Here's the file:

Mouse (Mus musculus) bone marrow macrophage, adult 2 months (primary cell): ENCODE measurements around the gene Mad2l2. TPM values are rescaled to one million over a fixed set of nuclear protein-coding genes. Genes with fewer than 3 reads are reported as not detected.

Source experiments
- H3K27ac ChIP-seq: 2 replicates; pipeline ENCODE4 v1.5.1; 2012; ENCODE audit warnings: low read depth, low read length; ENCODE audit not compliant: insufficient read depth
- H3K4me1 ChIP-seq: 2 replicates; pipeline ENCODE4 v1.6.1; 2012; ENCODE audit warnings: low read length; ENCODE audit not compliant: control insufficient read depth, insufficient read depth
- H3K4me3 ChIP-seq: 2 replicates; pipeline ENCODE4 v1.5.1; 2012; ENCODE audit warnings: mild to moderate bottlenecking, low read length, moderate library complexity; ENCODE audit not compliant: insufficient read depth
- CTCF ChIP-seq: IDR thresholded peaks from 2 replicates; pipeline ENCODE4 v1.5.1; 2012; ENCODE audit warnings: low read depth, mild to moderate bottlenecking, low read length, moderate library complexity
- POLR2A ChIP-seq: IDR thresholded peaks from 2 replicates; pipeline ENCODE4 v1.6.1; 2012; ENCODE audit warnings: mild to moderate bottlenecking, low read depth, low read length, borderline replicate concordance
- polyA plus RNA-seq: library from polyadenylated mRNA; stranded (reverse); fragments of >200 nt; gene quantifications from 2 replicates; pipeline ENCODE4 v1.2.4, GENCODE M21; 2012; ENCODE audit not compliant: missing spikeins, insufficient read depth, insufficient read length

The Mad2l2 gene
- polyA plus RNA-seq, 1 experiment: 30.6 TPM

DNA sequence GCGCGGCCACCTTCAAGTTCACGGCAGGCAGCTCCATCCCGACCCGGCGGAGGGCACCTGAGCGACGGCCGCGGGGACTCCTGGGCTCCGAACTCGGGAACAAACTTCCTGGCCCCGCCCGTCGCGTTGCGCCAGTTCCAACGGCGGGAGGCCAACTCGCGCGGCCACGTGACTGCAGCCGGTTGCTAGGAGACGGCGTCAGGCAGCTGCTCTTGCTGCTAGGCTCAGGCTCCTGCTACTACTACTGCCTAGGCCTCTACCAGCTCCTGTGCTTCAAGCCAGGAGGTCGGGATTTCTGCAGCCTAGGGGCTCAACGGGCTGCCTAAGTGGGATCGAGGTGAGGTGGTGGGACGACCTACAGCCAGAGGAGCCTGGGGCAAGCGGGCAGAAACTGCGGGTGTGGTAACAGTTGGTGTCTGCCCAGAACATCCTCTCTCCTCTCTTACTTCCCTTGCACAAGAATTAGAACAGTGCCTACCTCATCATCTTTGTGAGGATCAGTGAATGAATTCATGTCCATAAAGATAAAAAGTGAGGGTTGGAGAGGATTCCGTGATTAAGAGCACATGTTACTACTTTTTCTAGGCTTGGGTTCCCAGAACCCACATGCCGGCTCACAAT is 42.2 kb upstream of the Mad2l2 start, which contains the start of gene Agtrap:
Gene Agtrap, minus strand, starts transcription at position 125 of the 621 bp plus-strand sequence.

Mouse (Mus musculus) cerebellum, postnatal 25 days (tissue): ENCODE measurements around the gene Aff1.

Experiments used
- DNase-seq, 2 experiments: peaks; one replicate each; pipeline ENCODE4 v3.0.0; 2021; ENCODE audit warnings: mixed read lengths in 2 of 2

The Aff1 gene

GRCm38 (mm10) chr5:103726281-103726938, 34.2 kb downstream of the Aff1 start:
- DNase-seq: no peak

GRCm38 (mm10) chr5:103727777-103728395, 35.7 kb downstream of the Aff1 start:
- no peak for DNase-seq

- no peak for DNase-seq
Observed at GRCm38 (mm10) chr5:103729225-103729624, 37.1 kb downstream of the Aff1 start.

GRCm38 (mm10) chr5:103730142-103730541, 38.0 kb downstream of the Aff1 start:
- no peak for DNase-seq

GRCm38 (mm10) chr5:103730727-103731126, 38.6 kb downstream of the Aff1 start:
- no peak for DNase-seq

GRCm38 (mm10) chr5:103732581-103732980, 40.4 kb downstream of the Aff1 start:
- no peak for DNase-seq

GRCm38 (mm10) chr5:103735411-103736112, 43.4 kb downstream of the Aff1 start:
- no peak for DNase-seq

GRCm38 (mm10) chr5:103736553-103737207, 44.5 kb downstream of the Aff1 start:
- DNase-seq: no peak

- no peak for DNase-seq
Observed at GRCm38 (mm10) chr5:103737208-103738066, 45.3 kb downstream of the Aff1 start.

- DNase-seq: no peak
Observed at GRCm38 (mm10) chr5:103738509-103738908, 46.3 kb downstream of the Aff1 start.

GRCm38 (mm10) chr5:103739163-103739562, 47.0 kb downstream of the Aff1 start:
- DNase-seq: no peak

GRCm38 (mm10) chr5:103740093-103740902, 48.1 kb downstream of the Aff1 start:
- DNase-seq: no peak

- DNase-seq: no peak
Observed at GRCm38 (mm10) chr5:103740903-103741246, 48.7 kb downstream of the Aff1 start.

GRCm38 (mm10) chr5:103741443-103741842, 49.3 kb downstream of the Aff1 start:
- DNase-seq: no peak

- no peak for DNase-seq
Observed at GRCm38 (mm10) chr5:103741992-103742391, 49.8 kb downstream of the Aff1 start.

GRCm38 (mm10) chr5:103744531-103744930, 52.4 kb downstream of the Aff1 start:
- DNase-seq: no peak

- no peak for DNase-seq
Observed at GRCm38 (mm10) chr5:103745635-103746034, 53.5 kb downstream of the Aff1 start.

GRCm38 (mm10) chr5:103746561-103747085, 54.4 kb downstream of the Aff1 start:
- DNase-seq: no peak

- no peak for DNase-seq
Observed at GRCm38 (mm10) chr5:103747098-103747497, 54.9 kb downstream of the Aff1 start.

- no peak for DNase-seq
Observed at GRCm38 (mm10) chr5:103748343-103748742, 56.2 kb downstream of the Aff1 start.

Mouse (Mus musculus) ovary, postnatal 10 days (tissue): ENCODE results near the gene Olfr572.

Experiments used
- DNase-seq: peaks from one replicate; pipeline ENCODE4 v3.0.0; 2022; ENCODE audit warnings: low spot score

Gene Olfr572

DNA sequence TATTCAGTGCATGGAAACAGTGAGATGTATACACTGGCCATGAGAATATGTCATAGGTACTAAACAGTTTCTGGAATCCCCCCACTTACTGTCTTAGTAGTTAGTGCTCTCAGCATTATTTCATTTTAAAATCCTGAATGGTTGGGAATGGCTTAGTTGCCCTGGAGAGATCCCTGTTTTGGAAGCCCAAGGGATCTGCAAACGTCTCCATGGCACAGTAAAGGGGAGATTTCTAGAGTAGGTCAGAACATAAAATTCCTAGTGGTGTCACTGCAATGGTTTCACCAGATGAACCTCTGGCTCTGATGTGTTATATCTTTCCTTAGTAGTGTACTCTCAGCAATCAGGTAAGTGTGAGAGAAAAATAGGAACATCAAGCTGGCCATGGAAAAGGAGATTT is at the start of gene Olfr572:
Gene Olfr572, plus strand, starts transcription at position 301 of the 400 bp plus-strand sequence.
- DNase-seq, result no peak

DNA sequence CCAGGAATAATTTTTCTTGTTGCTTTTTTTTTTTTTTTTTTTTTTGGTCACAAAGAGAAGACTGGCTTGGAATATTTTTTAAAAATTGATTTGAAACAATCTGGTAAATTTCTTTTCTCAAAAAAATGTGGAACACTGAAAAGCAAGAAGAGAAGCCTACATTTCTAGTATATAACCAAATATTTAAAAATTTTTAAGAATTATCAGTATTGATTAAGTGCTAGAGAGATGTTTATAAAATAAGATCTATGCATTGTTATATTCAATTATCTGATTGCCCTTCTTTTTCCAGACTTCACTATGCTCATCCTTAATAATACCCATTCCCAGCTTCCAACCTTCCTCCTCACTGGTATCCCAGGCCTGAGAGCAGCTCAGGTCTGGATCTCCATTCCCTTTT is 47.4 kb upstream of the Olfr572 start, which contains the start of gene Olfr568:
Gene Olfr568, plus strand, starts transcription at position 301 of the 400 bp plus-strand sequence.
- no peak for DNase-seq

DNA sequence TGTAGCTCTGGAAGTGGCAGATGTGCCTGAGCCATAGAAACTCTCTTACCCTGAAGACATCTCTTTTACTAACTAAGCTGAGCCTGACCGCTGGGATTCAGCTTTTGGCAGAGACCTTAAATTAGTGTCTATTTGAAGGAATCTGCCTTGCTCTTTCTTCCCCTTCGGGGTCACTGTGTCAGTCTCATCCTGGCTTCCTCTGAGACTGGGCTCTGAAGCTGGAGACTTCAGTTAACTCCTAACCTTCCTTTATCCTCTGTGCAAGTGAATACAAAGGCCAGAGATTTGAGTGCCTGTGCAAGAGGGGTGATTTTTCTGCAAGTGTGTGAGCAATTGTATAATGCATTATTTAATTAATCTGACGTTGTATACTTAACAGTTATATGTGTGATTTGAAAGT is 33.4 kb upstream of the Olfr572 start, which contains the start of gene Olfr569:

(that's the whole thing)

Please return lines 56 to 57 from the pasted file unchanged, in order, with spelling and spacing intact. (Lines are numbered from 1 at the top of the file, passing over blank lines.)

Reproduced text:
Observed at GRCm38 (mm10) chr5:103748343-103748742, 56.2 kb downstream of the Aff1 start.

Mouse (Mus musculus) ovary, postnatal 10 days (tissue): ENCODE results near the gene Olfr572.